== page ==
You're grateful for your friends and you want to bring them along in the spirit of giving and give to them as well, which brings me to the Thanksgiving competition. So we're in the process of releasing some Thanksgiving-specific competitions, themes. So they're nice and fun. They're branded with some Thanksgiving that you can mix with your brand. It feels very fally. There's leaves in the design, everything you can imagine that you can't see on the podcast, but the themes are really interesting. And we've had some ideas that we've been going with and one of them is getting people just to... This gets away from the prize a little bit, but a little bit more of the engagement is you ask people to share what they're grateful for, or share their favorite Thanksgiving recipe, and that might tie into, you'd give away a cookbook or something like that for Thanksgiving, or you'd give away a cooking package, something that's tied to a holiday designed around eating and being grateful.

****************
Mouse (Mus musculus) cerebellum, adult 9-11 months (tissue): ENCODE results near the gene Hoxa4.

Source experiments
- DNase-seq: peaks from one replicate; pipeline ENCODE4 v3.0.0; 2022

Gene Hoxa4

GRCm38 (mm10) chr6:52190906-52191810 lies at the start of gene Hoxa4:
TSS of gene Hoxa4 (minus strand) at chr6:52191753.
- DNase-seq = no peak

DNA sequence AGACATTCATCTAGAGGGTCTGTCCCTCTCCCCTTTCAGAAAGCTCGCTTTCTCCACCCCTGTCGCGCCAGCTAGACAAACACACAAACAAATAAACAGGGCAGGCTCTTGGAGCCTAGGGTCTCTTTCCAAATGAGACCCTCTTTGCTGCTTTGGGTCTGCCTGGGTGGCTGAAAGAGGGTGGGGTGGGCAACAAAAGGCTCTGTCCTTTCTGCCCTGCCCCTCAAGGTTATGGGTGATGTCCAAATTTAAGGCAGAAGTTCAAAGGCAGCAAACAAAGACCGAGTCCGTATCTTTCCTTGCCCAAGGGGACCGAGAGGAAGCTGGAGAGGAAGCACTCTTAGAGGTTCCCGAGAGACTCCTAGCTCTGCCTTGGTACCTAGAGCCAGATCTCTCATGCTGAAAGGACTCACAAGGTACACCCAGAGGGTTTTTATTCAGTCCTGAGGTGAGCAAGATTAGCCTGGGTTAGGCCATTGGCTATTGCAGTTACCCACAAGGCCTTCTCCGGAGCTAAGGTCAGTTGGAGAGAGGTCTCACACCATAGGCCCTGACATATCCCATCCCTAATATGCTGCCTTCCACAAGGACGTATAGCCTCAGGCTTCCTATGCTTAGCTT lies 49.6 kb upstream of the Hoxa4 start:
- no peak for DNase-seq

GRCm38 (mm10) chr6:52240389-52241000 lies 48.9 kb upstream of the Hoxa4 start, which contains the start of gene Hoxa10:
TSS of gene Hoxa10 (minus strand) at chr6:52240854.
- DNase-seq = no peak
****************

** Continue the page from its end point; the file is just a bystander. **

And so we've had these contest ideas around sharing a story. And that's something with KickoffLabs you can do where they can enter and then share. And just a bonus best practice that we've seen from people, is as people share these stories, you curate the best ones. You send out an email with like, "Hey, here's people's best recipes that they sent us," or, "Here's people's best stories to keep people engaged." And you're creating this two-way conversation out of the competition, not just running the competition as a very transactional "I enter, I win, I don't talk to you again" sort of affair.

Hannah:
Yeah, especially when you're a small business, that engagement's super important. Plus, people sharing your stuff and then saying something positive with it, that's just, that's psychology. Seeing something positive beside your brand from one of your friends, whether it's a recommendation or not, that puts a really good taste in people's mouths just in general that it's more than just a giveaway when it comes to especially holiday giveaways and a thankful holiday, and that it's not just a money grab, but something that is related to your brand.

Josh:
So what about a shopping holiday like Cyber Monday? What kind of prizes or mechanics have you seen brands do for a Black Friday, Cyber Monday kind of affair?

Hannah: